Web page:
Ideas and their execution

Eventually every photographer gets the hang of their camera when they are able to control the basics: stop a subject in motion, control the zone of sharpness in their pictures.

Then they might get fancier experimenting with lighting the scene instead of just relying on what’s there.

Some arrive at this mastery sooner than others but eventually everyone gets it.

From that point on, what separates the artist from the casual snapshot taker is how good their muse is and how well they execute.

To simply grab an idea out of thin air is tough to do, especially day-in and day-out.

Not too long ago, while I was still working at the newspaper, I drew an assignment which really taxed me.

I mean I was really sweating on this one!

I had to create an illustration for a Health & Fitness story about aspirin.

To pile on the pressure, I was told it was going to be a cover.

I wanted so badly to ask for a pseudonym for a byline because I didn’t want my name to appear under a picture that was going to make me look bad. Who does? Can you blame me?

In college, our student newspaper “The Daily Kent Stater” had a pseudonym, Chester Bird, for exactly those situations when the photographer was too embarrassed to claim a picture as their own. I’m always tickled if anyone ever wondered how come that poor kid Chester never graduated after seeing that byline for years on end. Too bad, “real” newspapers weren’t allowed to do that. I could have used an “out” like that for several of my pictures.

I bought a huge bottle of aspirin and sat in the basement studio and peered hopelessly at one of these little white suckers.
Even with a macro lens, and shot very tight, an aspirin pill is just plain boring.

Of course, I read the article that was to accompany the picture, praying for some inspiration but the wire story  was dry.

No magic there.

Out of desperation and more likely, frustration, I emptied out the whole bottle and played with the pills.

I got a small tube of superglue, found a piece of clear acetate and started stacking the pills and gluing them one-by-one to each other and to the clear sheet of acetate.

At first, I was ambitious, but my super structure of aspirin collapsed after I had used around 80 or so. It jarred me back to reality.

Starting from scratch on something like this is no joke.

So I settled down and got serious.


About 2 hours later, after much experimentation with the lighting, I ended up with this picture.

I apologize for not having a better resolution picture.

This copy of a newspaper clipping is all I have. 😥

The single bare bulb flash was placed at about 30° from the plane of the piece of clear acetate to give me very strong side lighting so that the words “ASPIRIN” would appear.

The words are actually “carved in” if you take a close look at the pill.

Not an award-winning picture by any means, but it got me off the hook till the next time another illustration came along.

The image is what I mean by eye-candy, striking enough that a casual viewer after seeing the image might want to take closer look and read the story.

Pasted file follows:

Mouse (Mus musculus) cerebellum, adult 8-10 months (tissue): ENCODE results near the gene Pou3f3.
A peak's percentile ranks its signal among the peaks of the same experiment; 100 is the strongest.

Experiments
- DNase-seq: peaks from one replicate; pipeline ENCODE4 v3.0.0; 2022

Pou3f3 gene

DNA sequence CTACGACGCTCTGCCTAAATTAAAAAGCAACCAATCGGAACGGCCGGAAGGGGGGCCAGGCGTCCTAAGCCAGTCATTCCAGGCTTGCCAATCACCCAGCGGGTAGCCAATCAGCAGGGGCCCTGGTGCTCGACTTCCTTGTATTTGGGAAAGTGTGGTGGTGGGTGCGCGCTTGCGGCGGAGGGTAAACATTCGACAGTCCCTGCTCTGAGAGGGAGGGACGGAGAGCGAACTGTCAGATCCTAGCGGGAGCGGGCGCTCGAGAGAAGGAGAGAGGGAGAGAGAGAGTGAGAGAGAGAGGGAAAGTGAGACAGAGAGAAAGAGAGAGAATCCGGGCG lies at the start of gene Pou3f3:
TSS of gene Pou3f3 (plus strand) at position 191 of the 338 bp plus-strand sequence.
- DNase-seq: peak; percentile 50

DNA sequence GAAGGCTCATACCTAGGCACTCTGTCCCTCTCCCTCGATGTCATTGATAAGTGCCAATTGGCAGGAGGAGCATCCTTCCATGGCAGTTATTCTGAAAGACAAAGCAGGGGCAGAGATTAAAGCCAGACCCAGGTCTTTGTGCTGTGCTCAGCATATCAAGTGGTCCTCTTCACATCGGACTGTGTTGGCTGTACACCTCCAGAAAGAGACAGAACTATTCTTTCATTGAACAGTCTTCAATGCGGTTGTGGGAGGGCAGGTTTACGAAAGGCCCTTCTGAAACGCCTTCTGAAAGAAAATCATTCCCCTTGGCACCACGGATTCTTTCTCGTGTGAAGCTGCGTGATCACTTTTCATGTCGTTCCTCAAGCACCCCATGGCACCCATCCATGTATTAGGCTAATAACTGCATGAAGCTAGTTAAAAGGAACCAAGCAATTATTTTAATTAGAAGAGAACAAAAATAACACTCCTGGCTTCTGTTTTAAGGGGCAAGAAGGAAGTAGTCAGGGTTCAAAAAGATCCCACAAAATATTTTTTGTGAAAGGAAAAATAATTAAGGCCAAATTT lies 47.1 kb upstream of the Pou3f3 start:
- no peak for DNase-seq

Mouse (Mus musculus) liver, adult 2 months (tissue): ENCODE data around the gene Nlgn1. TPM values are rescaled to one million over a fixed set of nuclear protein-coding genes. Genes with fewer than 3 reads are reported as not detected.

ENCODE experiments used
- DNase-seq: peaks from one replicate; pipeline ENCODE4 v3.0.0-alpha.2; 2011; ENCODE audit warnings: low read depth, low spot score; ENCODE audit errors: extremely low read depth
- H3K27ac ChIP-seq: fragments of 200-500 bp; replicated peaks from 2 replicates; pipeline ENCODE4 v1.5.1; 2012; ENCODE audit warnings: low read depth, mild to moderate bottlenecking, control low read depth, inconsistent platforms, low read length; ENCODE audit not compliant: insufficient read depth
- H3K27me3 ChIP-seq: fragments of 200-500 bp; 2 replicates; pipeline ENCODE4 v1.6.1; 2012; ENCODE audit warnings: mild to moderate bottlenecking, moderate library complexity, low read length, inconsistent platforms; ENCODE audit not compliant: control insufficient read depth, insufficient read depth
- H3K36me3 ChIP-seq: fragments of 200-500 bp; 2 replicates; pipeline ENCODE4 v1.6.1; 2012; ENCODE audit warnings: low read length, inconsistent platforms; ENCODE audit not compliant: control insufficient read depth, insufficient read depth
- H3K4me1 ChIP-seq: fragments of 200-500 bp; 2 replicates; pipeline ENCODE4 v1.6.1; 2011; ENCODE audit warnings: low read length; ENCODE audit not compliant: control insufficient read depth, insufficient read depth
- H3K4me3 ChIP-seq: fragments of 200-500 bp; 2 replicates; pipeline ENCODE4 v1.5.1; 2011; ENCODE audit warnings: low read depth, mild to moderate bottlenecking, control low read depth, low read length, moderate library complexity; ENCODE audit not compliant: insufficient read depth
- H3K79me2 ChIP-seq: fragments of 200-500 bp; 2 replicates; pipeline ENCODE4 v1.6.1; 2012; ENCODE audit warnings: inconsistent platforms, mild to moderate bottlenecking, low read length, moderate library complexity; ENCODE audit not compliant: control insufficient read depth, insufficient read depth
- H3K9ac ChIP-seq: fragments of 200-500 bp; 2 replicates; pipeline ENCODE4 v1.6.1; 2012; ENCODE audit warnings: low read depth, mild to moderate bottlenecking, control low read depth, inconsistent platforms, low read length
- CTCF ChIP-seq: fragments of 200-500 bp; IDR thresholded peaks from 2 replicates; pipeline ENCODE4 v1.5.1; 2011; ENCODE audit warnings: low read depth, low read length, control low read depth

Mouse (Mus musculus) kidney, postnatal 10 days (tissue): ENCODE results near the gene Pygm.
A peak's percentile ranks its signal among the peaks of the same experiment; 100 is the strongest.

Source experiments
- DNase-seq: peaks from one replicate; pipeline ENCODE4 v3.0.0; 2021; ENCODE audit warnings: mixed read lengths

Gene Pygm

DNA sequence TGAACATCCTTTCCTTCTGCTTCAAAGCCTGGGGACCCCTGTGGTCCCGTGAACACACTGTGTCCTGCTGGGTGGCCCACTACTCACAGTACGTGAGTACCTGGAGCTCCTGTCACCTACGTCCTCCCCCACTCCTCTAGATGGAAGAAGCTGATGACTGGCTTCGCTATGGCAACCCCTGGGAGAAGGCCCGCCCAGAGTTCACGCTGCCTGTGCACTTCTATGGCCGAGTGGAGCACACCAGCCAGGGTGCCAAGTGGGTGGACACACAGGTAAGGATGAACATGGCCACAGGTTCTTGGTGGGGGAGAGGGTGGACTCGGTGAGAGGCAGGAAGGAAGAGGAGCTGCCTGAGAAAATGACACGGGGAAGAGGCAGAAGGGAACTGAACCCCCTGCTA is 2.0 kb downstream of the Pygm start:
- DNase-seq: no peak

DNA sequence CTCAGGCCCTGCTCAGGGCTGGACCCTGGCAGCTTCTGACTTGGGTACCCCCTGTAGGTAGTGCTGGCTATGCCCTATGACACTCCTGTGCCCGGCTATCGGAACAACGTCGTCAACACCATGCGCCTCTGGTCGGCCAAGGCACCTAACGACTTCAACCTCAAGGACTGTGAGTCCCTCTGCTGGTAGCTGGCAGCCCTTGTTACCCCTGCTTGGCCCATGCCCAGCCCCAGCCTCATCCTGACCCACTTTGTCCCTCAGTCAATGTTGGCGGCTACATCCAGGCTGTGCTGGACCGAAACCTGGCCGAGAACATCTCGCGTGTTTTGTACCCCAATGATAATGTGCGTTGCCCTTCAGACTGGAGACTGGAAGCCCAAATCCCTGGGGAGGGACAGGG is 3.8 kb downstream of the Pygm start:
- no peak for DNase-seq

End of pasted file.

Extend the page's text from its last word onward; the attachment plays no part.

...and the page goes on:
Mission accomplished? You tell me.


Timely Medicine–When I was done with this assignment, I swallowed a couple of these. See my chicken scratching of a diagram for how I shot it. Originally shot on Fujichrome 100 using a bare-bulb studio flash placed behind to the right of the camera.

6 thoughts on “Ideas and their execution”

  1. Liz,
    You’re just too kind. That aspirin picture was shot on Fujichrome 100, when Photoshop was still in its infancy.

    I’m not saying nuthin’ about your tv watching habits. Who am I to say anything when I still love watching re-runs of “Leave It to Beaver?”

    I’m afraid I don’t watch regular tv much, so someone else will have to do me this big favor of policing this “infringement” on my behalf.

    Like I said, I’m not particularly proud of the picture. It was only to illustrate how sometimes when your back is against the wall and you don’t want to be embarrassed, you come up with the craziest and zaniest ideas.

    I do want to thank you for reading and taking the time/trouble to leave your comment.

  2. I think I just saw this picture on “The Insider” on TV tonight. (OK, no comments on my choice of shows). It was a piece about some new diet pill in Hollywood called Clenphen (sp?). They showed a quick shot of pills piled up like this in the lead and then again in the piece. I’m staying in a hotel so I couldn’t go back and freeze it to get a better look at the engravings on the pills. If it wasn’t this picture, it sure was a close copy. I hope this was a case of flattery and not copyright infringement. I loved hearing about your creative process, Peter, and admired the outcome. The visuals were especially helpful. I can hardly ever explain my own creative process without sounding like I have some sort of personality disorder and my “process drawings” would probably be used to confirm the diagnosis.


  3. Shane,
    Sadly, you are correct about my drawing skills. But I wouldn’t go so far as to say I’m a great photographer. I’m passable. If you had my years of experience, you would be at this point as well. But thank you for saying so.

  4. In the realm of newsprint/journalism the best approach is simple, bold, graphic, and emotional. The best photographers I’ve worked with are the most thoughtful and creative. It takes visualization and planning. I think you did a great job creating a strong powerful visual. I would pause to see what the article was about.

    Great job.

  5. The newspaper clip may not be the best but it sure is inspiring. That’s some “out of the box” thinking Peter. Great photographer, so-so artist. Anytime someone offers up a diagram it’s appreciated.

    It really is eye catching.

Comments are closed.